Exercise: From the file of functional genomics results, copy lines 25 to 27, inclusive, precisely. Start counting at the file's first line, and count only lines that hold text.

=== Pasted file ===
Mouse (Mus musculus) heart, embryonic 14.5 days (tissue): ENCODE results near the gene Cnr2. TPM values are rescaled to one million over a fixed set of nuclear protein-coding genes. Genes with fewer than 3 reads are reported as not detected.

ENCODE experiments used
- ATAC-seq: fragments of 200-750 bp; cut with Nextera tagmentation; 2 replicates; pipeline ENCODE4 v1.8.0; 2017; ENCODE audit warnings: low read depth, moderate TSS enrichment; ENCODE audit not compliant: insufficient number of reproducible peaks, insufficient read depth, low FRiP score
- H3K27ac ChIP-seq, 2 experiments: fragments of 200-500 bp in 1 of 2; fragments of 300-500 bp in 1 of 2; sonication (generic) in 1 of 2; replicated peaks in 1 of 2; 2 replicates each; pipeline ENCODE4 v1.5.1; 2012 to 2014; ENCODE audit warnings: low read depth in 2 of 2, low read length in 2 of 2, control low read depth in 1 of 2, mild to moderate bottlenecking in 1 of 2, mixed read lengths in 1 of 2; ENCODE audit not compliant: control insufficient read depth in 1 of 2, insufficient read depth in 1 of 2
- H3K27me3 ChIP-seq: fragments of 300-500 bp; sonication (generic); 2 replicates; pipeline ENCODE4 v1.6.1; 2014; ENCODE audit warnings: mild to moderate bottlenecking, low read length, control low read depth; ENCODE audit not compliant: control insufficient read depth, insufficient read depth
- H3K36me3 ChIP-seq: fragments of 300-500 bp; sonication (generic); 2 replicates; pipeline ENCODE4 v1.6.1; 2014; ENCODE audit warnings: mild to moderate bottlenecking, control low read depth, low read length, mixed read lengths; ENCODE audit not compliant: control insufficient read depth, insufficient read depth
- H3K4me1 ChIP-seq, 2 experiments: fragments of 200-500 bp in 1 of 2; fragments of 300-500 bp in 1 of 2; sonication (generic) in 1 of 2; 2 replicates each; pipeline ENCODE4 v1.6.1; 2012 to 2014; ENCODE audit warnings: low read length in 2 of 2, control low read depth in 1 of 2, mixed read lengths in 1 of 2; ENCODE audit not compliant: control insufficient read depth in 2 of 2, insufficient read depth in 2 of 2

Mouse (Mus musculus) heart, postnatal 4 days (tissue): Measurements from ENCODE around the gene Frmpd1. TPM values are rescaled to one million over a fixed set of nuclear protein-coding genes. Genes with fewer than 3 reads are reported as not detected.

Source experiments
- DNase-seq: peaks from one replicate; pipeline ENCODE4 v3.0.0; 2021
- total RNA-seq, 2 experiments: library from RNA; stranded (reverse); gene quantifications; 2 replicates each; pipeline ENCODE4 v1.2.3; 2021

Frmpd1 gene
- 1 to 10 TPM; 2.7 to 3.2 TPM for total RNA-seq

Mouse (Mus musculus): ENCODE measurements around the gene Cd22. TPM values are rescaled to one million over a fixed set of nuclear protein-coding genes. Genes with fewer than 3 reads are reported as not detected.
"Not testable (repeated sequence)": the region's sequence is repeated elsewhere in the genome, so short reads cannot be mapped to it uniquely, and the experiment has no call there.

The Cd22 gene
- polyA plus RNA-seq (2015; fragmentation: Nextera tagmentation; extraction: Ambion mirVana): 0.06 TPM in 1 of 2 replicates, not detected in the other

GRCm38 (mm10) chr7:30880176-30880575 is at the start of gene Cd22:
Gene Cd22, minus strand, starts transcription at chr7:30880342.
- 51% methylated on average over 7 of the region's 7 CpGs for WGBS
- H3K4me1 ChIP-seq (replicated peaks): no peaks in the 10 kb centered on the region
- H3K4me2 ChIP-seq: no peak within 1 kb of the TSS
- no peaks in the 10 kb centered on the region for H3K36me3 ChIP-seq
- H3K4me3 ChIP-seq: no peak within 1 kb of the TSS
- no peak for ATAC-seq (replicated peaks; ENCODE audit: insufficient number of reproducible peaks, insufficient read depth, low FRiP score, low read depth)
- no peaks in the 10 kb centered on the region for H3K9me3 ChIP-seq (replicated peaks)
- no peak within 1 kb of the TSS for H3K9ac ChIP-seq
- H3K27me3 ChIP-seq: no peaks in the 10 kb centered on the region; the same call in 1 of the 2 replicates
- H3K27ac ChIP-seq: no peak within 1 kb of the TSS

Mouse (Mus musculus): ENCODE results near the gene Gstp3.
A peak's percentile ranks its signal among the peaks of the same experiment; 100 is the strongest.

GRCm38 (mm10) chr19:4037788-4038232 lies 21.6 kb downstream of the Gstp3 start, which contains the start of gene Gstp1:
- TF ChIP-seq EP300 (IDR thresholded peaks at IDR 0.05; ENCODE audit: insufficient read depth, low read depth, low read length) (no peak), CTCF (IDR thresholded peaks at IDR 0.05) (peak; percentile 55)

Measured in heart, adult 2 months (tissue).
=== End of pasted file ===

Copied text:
- no peak for ATAC-seq (replicated peaks; ENCODE audit: insufficient number of reproducible peaks, insufficient read depth, low FRiP score, low read depth)
- no peaks in the 10 kb centered on the region for H3K9me3 ChIP-seq (replicated peaks)
- no peak within 1 kb of the TSS for H3K9ac ChIP-seq